Income eligibility- Section 8263.1 of the Education Code is amended to read:
 (a) For purposes of establishing initial income eligibility for services under this chapter, “income eligible” means that a family’s adjusted monthly income is at or below 70 percent of the state median income, adjusted for family size, and adjusted annually. as specified in subdivision (c).
(b)  Notwithstanding any other law, for the 2011–12 fiscal year, the For purposes of establishing ongoing income eligibility limits under this chapter, “ongoing income eligible” means that were in effect for the 2007–08 fiscal year shall be reduced to 70 a family’s adjusted monthly income is at or below 85 percent of the state median income that was in use for the 2007–08 fiscal year, income, adjusted for family size, effective July 1, 2011. as specified in subdivision (c).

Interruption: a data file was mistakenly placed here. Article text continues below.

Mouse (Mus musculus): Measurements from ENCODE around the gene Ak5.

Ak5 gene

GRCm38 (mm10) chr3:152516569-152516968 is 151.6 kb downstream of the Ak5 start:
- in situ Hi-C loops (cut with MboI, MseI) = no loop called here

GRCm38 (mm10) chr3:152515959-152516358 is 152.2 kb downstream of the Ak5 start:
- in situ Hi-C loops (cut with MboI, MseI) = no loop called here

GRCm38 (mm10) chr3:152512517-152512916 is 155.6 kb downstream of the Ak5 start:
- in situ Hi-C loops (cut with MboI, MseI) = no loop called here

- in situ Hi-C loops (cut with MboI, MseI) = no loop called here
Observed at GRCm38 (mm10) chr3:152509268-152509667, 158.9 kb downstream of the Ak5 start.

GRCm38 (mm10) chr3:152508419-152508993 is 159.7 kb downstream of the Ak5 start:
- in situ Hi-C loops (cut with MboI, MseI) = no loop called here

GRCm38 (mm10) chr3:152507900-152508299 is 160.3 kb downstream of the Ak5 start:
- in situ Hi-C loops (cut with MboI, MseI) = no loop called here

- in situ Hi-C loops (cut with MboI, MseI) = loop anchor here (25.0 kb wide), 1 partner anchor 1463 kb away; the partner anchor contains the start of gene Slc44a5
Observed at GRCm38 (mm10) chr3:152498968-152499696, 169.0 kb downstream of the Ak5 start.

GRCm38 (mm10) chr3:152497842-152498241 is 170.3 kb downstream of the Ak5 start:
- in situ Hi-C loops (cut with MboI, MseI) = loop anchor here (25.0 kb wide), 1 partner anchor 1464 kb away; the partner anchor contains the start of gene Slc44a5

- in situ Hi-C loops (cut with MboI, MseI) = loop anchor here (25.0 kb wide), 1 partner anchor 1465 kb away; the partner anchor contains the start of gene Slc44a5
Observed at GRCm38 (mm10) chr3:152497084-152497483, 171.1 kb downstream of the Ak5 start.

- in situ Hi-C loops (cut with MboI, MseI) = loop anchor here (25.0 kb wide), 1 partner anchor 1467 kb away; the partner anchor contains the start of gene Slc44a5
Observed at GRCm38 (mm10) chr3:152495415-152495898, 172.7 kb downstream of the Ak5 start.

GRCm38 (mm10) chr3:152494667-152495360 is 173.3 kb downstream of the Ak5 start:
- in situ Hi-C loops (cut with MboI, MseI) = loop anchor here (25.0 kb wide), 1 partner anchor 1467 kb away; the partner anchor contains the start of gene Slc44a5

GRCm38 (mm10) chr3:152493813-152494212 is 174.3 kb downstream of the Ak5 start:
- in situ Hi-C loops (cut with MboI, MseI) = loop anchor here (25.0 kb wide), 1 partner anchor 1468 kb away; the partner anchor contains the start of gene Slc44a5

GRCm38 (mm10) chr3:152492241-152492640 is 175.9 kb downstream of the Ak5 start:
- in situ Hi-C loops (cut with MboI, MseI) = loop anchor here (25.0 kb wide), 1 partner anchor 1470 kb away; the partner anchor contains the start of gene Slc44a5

(c)  Notwithstanding any other law, The Department of Finance shall calculate the state median income for family sizes of one to four, inclusive, by using the 2012–13, 2013–14, 2014–15, 2015–16, most recent census data available on state median family income in the past 12 months by family size. The Department of Finance shall calculate the state median income for family sizes of five and 2016–17 fiscal years, above by using the income eligibility limits most recent census data for a family of four and multiplying this number by the ratios for the appropriate family size used in the federal Low-Income Home Energy Assistance Program (42 U.S.C. Sec. 8621 et seq.) and specified in federal regulations at paragraphs (5), (6), and (7) of subdivision (b) of Section 96.85 of Title 45 of the Code of Federal Regulations. The Department of Finance shall be 70 percent update its calculations of the state median income that was for families according to the methodology provided in use for this subdivision and provide the 2007–08 fiscal year, adjusted for family size. updated data to the department no later than May 1 of each fiscal year.